How do computers “connect” to each other over a network? At the transport layer (layer 3 of the OSI 7 layer networking model), TCP has what we call the “Three Way Handshake”. The general idea is to make sure both sides of the connection (client and server give positive acknowledgements of a connection). We send packets back and forth with certain flags set in the TCP headers. In the case of the handshake, the flags set are the SYN flag, the ACK flag, and both the SYN and ACK flags at the same time. Imagine we have a client and a server. The communication for establishing the connection would be as follows:
SYN -> step 1
<- SYN-ACK step 2
ACK -> step 3
Each step represents a packet being sent from one endpoint to the other. In order for this handshake to work, the Server has to be listening on a certain port number. When the Server receives a SYN packet on that port, it knows someone is trying to connect to it. It then checks the source IP address of the SYN packet. After some validation, it will allocate a logical connection to the remote Client with that IP address. When this validation successfully completes, it tells the application listening at that port that it just got a connection, and replies to the Client with a SYN-ACK packet. Once the Client receives a SYN-ACK packet, it knows that the Server acknowledges its connection attempt and has allocated a connection for it in memory. The fact that we have both sides allocating memory and storing a connection state means that TCP is a “stateful” protocol rather than a stateless protocol, since it keeps a connection state in memory.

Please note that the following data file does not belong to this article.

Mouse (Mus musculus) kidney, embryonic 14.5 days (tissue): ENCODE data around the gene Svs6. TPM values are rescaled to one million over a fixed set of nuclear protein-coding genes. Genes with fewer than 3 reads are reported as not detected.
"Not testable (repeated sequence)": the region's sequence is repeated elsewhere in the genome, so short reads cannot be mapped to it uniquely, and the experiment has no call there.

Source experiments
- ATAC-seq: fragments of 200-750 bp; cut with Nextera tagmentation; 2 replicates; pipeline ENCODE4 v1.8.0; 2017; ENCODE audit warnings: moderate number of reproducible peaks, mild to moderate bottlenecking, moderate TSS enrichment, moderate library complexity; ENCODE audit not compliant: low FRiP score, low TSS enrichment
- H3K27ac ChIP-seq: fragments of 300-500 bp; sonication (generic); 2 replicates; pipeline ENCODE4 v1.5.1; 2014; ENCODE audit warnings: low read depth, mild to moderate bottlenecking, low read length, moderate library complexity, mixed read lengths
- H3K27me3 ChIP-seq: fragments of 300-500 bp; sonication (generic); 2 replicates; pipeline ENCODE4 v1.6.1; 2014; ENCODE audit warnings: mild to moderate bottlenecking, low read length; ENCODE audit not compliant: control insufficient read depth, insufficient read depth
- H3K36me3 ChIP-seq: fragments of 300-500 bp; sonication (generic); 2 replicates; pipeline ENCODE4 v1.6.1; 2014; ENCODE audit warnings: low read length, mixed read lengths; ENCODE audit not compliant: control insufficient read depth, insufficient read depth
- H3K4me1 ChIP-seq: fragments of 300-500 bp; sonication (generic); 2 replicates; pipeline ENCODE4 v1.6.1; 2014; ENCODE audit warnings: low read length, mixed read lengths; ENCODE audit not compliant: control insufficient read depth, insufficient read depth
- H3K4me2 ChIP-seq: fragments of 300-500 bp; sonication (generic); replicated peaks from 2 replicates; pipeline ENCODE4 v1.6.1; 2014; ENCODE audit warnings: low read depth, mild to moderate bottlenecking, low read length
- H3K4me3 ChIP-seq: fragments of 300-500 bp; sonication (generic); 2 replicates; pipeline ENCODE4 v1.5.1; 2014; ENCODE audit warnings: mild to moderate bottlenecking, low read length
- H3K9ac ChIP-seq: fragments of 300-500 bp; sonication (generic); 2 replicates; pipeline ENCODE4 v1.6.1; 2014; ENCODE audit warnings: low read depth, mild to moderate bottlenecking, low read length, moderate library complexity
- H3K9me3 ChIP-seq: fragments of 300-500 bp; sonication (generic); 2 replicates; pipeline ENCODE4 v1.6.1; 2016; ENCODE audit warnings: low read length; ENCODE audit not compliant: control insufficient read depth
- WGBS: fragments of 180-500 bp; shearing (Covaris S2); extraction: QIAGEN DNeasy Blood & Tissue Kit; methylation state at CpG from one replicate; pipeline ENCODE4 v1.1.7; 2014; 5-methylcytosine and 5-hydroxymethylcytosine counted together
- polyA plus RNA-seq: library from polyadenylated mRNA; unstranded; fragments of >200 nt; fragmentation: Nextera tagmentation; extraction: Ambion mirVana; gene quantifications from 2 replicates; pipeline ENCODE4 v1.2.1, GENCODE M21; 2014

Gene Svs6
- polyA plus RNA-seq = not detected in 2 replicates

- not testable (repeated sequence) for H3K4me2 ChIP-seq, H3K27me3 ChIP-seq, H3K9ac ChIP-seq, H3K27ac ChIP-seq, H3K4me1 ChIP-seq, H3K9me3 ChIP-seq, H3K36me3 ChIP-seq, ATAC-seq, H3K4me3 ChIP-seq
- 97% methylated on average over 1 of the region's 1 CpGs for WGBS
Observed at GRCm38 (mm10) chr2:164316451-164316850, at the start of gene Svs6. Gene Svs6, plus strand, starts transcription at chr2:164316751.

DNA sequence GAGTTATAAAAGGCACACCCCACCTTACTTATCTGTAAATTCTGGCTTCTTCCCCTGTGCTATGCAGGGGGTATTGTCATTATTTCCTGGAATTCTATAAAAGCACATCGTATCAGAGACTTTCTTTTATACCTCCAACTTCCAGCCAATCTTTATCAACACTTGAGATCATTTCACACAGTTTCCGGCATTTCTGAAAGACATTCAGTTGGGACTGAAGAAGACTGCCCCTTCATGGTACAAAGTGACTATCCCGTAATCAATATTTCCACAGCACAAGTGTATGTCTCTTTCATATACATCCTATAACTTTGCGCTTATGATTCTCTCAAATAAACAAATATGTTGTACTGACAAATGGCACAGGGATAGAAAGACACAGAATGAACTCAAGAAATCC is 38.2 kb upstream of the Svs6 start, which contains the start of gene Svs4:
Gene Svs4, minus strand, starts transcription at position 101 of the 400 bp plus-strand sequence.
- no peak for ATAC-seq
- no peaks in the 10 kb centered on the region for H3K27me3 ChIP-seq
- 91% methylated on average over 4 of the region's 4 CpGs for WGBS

When writing network code, this whole process is abstracted out by system calls to the Operating System’s networking API. For the client, the call would look something like:
connect(sd, sinRemotePtr, sizeof(struct sockaddr_in));
In this case, connect() is the function we call, and pass a SOCKET strucure, a sockaddr pointer, and the size of a sockaddr_in pointer. This function call eventually takes care of sending SYN, making sure we receive a SYN-ACK, sending ACK, and will return a successful value if the handshake occurred correctly. On the Server side, we would call:
accept(ListeningSocket, sinRemotePtr, &nAddrSize);
This function will take a SOCKET structure, a pointer to a structure where it can write the incoming connection data, and the address of a variable that stores the size of the structure it writes the connection data to. This function eventually takes care of sending the SYN-ACK packet back to the Client when it receives a SYN packet on an interface, and passing an opened socket up the network stack to the calling application.
As you can see, there is much more happening under the hood than it immediately obvious, when writing network code. From a programmer’s point of view, it’s just a network connection function call. Thanks to the idea of abstraction across all engineering disciplines, the programmer doesn’t need to worry about the internal mechanics of the functions, just how to use it.